Ecosystem processes (EP)

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Ecosystem processes (EP)

Ecosystem processes (EP) are changes in the flows of materials in an ecosystem, resulting from the interactions among organisms and with their physico-chemical environment (Mace et al. 2012). Examples of these processes include photosynthesis, plant nutrient uptake, microbial respiration, nitrification, denitrification, nitrogen fixation, plant transpiration, etc.
 

EP are important because they influence the rates of ecosystem functions (EF) such as plant productivity, soil fertility, water quality and other local and global environmental conditions that ultimately affect human welfare and in that way lead to ES (Naeem et al. 1999). The occurrence of these processes is controlled mainly by the functional composition and diversity of an ecosystem (Tilman et al. 1997; Diaz and Marcelo 2001). Thus, factors that change ecosystem composition such as invasion by exotic organisms, atmospheric nitrogen deposition, predator mortality, extinction of species, natural disturbances such as fire etc. are likely to affect EP. Also, the loss or addition of species with different functional traits may have different impacts (positive, neutral or negative) on particular ecosystem processes (Tilman et al. 1997; Vitousek 1990; Hooper et al. 2005).

It is widely considered that it is important to preserve as much biodiversity as possible in order to sustain EP which in turn result in the proper functioning of ecosystems (EF). This is because many EP are sensitive to losses in biodiversity (Naeem et al. 1999; Cardinale et al. 2006). Table 1 shows the relationship between EP and EF. This relationship is best explained as one or more EP combining to produce an EF.

Table 1 The relationship between ecosystem processes and ecosystem functions: some examples

Ecosystem processes Ecosystem function
Photosynthesis and plant nutrient uptake Primary production
Microbial respiration and soil & sediment food web dynamics-see picture below Decomposition
Population control through trophic-dynamic relations Biological control
Storage and recycling of nutrients by living organisms-see video below Nutrient regulation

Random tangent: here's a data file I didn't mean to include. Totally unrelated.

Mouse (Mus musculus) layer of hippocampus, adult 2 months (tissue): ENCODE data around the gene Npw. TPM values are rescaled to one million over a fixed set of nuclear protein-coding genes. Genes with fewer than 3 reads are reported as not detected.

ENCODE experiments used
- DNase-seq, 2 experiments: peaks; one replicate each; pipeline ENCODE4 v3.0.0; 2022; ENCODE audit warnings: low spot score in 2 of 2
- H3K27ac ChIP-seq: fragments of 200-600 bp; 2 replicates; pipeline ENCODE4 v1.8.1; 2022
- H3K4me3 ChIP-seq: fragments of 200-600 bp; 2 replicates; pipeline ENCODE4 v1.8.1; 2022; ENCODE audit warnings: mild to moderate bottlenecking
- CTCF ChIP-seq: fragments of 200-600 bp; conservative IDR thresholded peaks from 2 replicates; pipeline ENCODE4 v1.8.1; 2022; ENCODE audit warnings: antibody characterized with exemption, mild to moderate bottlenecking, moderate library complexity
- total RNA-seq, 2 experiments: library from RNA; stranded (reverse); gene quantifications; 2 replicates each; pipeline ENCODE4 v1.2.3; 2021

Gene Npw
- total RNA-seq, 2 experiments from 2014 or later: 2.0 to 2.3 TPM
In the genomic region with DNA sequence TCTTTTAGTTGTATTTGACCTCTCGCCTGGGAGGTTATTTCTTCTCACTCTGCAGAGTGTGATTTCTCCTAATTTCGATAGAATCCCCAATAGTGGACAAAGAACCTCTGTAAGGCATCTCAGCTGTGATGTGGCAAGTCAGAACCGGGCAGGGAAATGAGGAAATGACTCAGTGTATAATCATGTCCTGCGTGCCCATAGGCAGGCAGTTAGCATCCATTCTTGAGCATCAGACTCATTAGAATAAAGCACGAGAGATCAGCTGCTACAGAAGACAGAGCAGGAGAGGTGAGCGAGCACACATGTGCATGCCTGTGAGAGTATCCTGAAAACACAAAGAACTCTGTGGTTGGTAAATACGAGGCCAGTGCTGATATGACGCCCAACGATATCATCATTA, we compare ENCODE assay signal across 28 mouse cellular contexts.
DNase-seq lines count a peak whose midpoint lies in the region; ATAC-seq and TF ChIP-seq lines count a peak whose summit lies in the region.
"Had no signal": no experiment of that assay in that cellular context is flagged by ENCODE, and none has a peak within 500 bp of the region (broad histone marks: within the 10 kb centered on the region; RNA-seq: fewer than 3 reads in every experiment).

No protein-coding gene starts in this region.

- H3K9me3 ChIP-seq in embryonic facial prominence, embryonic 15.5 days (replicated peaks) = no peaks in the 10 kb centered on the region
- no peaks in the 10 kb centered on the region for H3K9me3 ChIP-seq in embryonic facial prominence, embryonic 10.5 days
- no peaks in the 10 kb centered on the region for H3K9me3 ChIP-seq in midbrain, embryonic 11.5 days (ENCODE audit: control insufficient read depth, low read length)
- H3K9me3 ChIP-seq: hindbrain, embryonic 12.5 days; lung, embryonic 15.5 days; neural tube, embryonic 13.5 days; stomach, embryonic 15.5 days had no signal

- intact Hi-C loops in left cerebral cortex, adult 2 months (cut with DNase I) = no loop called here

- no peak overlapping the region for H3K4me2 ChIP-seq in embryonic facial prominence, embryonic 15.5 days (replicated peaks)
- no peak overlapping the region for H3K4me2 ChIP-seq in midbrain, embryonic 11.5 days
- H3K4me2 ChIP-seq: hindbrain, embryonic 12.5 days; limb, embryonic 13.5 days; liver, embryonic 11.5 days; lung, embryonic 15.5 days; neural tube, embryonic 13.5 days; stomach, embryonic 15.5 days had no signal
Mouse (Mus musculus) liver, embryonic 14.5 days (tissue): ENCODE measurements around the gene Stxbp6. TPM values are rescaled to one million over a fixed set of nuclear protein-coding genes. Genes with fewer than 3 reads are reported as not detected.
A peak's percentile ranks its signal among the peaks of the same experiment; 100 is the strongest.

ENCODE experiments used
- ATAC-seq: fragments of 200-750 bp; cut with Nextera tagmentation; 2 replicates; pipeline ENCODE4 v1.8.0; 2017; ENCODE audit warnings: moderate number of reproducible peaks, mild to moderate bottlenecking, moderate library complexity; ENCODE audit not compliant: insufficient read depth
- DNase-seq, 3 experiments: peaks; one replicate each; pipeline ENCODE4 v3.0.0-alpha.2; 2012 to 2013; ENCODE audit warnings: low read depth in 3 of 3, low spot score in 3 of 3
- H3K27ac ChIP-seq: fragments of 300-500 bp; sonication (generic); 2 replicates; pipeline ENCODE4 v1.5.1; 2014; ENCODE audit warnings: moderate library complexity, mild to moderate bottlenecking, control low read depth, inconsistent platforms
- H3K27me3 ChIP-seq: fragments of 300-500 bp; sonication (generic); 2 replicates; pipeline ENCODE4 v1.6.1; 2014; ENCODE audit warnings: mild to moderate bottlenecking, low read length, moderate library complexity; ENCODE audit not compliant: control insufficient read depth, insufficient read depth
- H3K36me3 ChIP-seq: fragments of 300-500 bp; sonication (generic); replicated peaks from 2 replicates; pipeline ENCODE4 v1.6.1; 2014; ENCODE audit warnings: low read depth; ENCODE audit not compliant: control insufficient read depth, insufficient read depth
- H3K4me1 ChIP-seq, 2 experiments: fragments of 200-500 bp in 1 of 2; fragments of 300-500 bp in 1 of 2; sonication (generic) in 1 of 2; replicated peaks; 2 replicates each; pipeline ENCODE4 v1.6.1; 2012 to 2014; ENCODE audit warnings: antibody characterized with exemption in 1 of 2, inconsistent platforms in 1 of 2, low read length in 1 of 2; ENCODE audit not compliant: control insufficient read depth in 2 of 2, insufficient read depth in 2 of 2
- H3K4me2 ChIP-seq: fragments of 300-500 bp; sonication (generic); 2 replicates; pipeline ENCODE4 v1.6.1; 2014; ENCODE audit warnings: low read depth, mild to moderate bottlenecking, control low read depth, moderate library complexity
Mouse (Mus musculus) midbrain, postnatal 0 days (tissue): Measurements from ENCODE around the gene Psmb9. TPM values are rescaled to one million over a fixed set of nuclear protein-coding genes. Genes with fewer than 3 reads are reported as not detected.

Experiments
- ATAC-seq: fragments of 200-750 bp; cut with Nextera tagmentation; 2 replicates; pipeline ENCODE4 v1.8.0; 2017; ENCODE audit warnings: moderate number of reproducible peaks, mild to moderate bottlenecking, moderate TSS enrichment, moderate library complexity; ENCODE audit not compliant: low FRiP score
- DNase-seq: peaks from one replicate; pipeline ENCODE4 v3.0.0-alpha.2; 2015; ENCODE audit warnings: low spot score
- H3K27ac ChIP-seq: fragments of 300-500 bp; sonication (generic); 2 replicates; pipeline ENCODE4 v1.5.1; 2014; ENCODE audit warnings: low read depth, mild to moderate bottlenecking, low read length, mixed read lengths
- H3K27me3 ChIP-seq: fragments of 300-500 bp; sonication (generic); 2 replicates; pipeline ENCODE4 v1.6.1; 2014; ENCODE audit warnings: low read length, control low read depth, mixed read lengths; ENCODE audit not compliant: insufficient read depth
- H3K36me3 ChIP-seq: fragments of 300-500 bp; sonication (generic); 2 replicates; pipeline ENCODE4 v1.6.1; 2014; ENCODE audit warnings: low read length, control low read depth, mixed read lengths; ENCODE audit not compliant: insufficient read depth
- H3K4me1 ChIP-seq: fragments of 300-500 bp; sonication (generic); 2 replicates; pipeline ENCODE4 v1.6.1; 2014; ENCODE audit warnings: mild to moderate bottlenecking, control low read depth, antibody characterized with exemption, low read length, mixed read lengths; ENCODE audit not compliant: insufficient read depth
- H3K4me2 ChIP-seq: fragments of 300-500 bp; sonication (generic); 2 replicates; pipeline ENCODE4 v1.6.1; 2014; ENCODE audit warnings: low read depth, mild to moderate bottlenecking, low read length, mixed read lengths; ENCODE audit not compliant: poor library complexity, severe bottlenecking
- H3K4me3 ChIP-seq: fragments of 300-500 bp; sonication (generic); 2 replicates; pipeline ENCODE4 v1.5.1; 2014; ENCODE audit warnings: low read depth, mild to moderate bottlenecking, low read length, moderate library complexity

Plant transpiration and water uptake by plant roots Hydrological cycle
Biogeochemical cycles in ecosystems (e.g., CO2/O2 balance, ozone layer etc.) Gas regulation
Rock weathering, *soil bioturbation plant, colonisation and accumulation of organic matter Soil formation

*Soil bioturbation is generally defined as the turning and churning of soil sediments by organisms (Gabet et al. 2003).

 

References

Cardinale BJ, Srivastava DS, Duffy EJ, Wright PJ, Downing AL, Sankaran M, Jouseau C, 2005. Effects of biodiversity on the functioning of trophic groups and ecosystems. Nature 443, 989-992.

Diaz S, Marcelo C, 2001. Vive la difference: plant functional diversity matters to ecosystem processes. Trends in Ecology & Evolution 16 (11): 647-655.

Tilman D, Knops J, Wedin D Reich P, Richie M, Siemann E (1997). The influence of functional diversity and composition on ecosystem processes. Science 277: 1300-1302.

Hooper DU, Chapin F, Ewel JJ, Hector A, Inchausti P, Lavorel S, Lawton JH, Lodge DM, Loreau M, Naeem S, Schmid B, Setälä H, Symstad AJ, Vandermeer J, Wardle DA, 2005. Effects of biodiversity on ecosystem functioning: A consensus of current knowledge. Ecological Monographs 75: 3–35.

Hooper DU, Vitousek PM, 1997. The effect of plant composition and diversity on ecosystem processes. Science 277: 1300-1305.

Mace GM, Norris K, Fitter A, 2012. Biodiversity and ecosystem services: A multi-layered relationship. Trends in Ecology and Evolution 27 (1): 19-26.

Naeem S, Costanza R, Ehrlich PR, Golley FB, Hooper DU, Lawton HJ, O’Neill RV, Mooney HA, Sala OE, Symstad AJ, Tilman D, 1999. Biodiversity and ecosystem functioning: Maintaining natural life support processes. Issues in Ecology 4. 14 pp

Vitousek PM, 1990. Biological invasions and ecosystem processes: Towards an integration of population biology and ecosystem studies. Oikos 57: 7-13.

 

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